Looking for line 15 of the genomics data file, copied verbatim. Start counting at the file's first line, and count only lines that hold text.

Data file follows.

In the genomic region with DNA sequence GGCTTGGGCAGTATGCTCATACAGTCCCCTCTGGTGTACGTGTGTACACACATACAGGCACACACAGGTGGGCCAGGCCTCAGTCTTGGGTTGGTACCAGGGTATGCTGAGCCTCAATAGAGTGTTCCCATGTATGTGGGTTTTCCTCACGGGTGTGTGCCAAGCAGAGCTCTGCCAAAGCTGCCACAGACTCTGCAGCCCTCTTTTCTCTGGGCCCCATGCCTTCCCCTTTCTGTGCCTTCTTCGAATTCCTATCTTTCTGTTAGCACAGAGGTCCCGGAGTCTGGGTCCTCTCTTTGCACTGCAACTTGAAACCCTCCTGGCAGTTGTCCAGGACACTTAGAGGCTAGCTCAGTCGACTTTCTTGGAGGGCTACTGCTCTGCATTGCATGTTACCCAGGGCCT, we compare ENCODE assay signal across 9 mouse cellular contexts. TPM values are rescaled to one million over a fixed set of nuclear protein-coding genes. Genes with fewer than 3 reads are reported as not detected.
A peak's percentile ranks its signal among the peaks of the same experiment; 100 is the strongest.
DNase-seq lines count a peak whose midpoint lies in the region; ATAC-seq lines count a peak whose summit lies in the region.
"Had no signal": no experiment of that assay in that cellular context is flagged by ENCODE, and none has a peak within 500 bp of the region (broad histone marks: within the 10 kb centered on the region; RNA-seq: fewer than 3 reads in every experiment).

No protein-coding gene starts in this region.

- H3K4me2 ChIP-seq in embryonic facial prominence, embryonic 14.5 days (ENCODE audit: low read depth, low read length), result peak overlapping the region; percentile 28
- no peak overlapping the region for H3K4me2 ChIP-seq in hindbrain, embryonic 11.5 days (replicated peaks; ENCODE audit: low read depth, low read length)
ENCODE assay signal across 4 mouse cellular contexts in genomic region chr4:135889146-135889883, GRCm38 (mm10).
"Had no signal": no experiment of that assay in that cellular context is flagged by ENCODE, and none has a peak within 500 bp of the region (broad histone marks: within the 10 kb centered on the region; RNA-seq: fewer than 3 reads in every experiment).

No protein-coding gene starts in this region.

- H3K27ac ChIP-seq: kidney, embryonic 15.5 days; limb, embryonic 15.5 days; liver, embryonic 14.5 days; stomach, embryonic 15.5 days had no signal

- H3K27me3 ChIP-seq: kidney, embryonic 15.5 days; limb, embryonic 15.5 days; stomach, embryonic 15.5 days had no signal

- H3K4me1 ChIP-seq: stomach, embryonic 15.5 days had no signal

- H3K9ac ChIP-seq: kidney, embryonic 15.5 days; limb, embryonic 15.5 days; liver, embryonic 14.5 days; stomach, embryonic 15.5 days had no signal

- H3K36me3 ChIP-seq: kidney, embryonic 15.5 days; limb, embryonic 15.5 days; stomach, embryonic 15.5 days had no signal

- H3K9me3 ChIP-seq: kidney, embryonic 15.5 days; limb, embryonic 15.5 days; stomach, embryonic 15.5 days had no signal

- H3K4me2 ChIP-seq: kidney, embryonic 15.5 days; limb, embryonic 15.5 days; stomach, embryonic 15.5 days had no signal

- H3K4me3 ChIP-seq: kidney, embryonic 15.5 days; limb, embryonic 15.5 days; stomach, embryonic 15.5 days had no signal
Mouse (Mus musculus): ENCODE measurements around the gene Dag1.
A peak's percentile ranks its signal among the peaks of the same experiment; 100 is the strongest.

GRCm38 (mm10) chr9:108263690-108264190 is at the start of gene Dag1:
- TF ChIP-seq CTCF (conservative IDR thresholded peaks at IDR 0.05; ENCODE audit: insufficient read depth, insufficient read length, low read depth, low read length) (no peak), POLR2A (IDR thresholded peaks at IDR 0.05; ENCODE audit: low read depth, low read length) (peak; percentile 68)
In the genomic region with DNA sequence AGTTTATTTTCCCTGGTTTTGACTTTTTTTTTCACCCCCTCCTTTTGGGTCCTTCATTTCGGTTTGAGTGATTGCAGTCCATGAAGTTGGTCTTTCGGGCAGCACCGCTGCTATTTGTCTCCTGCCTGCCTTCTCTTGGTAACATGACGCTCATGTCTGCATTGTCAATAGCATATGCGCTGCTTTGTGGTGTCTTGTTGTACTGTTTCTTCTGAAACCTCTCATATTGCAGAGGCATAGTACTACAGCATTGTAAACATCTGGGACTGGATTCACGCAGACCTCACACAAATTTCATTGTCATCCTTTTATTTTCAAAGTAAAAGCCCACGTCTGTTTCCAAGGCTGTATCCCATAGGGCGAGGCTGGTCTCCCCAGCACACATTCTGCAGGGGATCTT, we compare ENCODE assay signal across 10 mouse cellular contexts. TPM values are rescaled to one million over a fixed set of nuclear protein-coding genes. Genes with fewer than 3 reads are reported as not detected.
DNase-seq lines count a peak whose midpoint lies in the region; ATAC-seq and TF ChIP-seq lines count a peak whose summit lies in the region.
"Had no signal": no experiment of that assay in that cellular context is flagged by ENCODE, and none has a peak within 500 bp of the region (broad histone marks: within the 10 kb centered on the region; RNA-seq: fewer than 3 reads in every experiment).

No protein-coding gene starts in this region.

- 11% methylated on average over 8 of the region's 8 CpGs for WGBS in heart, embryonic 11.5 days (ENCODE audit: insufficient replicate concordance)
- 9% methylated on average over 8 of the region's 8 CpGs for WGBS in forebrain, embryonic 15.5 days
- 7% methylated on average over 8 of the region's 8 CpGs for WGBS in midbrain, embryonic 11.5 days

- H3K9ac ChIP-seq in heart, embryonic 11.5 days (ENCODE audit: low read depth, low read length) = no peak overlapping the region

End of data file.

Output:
- H3K36me3 ChIP-seq: kidney, embryonic 15.5 days; limb, embryonic 15.5 days; stomach, embryonic 15.5 days had no signal